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Factory farming is one of the most deplorable inventions by humankind. Before the industrialization of agriculture (a modern marvel for which we can thank Earl Buttz) husbandry was a respectable profession that did not involve thousands of tons of synthetic chemicals, antibiotics, or growth hormones. What this form of agriculture has evolved into would be virtually unrecognizable to the farmers of a time long past.
Today, being a farmer does not mean carefully tending to a diverse mix of animals and crops or require any special knowledge of natural cycles. Today, a factory farmer can only be described as a glorified prison guard.
Animals that are raised on factory farms seldom have the chance to fully extend their limbs during their shockingly truncated lifetimes. In the name of “efficiency,” factory farming has devised new, increasingly torturous methods of producing and slaughtering animals by the billions. Animals on factory farms are considered commodities and are not treated with the respect owed to living, breathing creatures. To meet the meat industries high demands, animals are crammed into high-volume “production facilities,” where they live in cages that might be better described as torture devices.
Below you will see a number of cages that is used by Big-Ag to raise animals by the thousands. While some of these images may seem unbelievable and hard to look at, it is important that the public is made aware of the horrible conditions animals are forced to endure in the name of meat. I also want to remind you that the animals that reside in these enclosures are not unfeeling, stuffed toys, they are real, highly sensitive creatures that are capable of understanding their suffering as readily as you and I.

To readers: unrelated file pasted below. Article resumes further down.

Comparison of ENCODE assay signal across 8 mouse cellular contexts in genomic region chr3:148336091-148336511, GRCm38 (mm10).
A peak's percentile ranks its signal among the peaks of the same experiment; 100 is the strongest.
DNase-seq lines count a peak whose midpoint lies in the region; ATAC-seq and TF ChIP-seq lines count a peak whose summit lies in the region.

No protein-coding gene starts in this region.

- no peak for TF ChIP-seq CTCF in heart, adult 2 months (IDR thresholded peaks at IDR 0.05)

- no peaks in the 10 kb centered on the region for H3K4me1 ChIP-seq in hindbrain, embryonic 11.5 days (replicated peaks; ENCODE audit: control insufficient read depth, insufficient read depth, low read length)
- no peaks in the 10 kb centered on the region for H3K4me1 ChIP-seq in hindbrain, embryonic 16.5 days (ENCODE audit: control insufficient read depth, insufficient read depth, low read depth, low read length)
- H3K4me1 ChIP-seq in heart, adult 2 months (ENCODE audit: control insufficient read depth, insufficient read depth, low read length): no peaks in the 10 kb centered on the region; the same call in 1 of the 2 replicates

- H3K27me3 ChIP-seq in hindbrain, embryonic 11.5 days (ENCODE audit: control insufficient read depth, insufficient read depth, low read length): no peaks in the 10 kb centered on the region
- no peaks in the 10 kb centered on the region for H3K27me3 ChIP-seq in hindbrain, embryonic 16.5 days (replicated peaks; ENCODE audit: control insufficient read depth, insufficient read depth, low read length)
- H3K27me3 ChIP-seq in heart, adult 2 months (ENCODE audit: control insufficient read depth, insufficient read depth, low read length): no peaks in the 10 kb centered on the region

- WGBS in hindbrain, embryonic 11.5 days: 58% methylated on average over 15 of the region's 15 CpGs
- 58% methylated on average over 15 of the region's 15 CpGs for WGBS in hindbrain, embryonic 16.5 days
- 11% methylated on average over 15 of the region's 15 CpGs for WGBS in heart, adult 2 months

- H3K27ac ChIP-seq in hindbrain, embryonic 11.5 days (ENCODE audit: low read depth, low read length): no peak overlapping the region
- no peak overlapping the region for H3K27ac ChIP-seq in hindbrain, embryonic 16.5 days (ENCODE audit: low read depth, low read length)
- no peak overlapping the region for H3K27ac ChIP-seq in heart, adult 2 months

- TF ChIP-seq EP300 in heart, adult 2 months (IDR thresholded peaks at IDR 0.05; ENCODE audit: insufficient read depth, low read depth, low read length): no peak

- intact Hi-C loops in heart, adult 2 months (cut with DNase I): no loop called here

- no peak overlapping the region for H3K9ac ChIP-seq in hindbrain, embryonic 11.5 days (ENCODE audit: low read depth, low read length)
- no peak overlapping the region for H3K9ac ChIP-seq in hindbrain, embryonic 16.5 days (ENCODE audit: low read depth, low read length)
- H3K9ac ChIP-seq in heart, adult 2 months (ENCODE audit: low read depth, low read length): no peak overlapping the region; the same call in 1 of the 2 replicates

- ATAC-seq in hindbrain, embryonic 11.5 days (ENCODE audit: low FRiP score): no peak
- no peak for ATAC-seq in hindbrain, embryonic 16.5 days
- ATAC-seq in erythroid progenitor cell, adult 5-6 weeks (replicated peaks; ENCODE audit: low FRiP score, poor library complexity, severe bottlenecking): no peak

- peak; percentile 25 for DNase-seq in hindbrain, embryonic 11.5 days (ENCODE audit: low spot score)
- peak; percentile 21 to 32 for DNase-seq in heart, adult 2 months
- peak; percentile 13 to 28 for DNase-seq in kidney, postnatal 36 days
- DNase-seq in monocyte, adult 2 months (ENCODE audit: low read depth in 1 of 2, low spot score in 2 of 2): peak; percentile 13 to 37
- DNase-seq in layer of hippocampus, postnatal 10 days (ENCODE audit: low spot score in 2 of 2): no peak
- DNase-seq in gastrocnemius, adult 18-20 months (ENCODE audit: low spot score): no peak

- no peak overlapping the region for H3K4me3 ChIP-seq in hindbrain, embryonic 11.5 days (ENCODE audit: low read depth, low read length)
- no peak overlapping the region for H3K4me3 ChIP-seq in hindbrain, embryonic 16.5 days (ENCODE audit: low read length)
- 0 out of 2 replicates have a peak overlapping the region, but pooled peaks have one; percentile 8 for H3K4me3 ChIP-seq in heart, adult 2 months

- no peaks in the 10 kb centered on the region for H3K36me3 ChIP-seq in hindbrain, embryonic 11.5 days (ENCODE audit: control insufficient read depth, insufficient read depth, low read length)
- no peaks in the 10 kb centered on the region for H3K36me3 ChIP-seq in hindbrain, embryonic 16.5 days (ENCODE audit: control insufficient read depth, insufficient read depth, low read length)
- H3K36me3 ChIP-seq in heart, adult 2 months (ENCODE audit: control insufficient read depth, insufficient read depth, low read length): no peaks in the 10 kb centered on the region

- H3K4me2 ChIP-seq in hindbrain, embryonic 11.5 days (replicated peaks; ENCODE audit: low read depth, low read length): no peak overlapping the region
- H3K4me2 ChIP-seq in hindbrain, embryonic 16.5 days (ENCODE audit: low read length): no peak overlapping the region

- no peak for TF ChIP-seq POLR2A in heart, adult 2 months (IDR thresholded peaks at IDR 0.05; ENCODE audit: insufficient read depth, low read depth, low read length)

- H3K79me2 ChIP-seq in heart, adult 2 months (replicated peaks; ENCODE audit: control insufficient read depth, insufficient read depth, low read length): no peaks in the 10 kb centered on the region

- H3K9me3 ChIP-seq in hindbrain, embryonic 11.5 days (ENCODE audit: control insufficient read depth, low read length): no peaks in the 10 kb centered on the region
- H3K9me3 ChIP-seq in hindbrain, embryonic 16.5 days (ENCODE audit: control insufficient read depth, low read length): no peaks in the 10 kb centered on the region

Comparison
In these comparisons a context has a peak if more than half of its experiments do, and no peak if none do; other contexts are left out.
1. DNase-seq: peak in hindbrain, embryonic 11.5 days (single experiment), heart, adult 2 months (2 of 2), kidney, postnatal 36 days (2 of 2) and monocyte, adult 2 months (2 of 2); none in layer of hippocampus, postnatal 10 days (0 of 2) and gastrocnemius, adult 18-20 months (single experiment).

According to insight from Farm Sanctuary, 95 percent of the 280 million egg-laying hens raised on factory farms spend their lives in battery cages. These cages hold between five and 10 hens. Each hen is allotted less floor space than the size of a standard sheet of letter paper and enclosed in thick wire bars. This tight enclosure causes extreme distress to birds that are forced to constantly rub against one another and wire grates, causing feather loss, bruising and abrasions. These birds only leave these enclosure to go to slaughter.
Gestation crates are utilized in the pork industry. Breeding sows are kept in these crates that are scarcely larger than the size of the pig, making it impossible for the animals to turn around for their entire lives. Gestation crates are made of metal slats that allow manure to fall onto the ground under the pigs. Forcing animals to live over their waste causes them to be exposed to high levels of ammonia, as the result about 80 percent of pigs have pneumonia when sent to slaughter.
Veal calfs only live for a brief 16-weeks before being brought to slaughter. During those 16-weeks the baby cows are confined to individual crates that are so narrow the animals cannot turn or walk. They are also tethered by the neck making any sort of movement virtually impossible.
With the rise of “ag-gag” legislation across the country, it is becoming more and more clear that the agricultural industry does not want the public to see how they raise animals because, shockingly, it could be bad for business. If we wish to see any sort of change in the treatment of farm animals than it is essential that these images are made public and we tell the world’s meat producers that we will not support an industry driven by torture. The best way to start is by giving up animal products all together! There is incredibly power in numbers, so start making a conscious change!
Lead image source: Farm Sanctuary / Flickr
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